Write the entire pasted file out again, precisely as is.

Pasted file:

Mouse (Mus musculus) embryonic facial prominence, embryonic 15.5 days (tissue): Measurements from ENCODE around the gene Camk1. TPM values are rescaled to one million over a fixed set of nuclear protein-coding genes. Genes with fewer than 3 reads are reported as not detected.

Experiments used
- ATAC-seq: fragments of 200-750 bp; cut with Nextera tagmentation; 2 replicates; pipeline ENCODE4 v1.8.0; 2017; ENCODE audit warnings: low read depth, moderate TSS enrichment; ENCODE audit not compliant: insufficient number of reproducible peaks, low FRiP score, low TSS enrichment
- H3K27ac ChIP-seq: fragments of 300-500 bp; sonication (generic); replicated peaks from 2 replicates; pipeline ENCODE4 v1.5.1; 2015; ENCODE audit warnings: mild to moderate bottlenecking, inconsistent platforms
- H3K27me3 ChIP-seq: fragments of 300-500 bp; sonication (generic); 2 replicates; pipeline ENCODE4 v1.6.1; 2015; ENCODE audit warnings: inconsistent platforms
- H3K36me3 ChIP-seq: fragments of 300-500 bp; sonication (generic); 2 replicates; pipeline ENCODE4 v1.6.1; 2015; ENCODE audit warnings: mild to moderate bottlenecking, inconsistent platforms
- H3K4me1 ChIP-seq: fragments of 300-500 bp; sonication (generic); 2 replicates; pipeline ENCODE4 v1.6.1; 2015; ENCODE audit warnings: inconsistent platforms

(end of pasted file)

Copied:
Mouse (Mus musculus) embryonic facial prominence, embryonic 15.5 days (tissue): Measurements from ENCODE around the gene Camk1. TPM values are rescaled to one million over a fixed set of nuclear protein-coding genes. Genes with fewer than 3 reads are reported as not detected.

Experiments used
- ATAC-seq: fragments of 200-750 bp; cut with Nextera tagmentation; 2 replicates; pipeline ENCODE4 v1.8.0; 2017; ENCODE audit warnings: low read depth, moderate TSS enrichment; ENCODE audit not compliant: insufficient number of reproducible peaks, low FRiP score, low TSS enrichment
- H3K27ac ChIP-seq: fragments of 300-500 bp; sonication (generic); replicated peaks from 2 replicates; pipeline ENCODE4 v1.5.1; 2015; ENCODE audit warnings: mild to moderate bottlenecking, inconsistent platforms
- H3K27me3 ChIP-seq: fragments of 300-500 bp; sonication (generic); 2 replicates; pipeline ENCODE4 v1.6.1; 2015; ENCODE audit warnings: inconsistent platforms
- H3K36me3 ChIP-seq: fragments of 300-500 bp; sonication (generic); 2 replicates; pipeline ENCODE4 v1.6.1; 2015; ENCODE audit warnings: mild to moderate bottlenecking, inconsistent platforms
- H3K4me1 ChIP-seq: fragments of 300-500 bp; sonication (generic); 2 replicates; pipeline ENCODE4 v1.6.1; 2015; ENCODE audit warnings: inconsistent platforms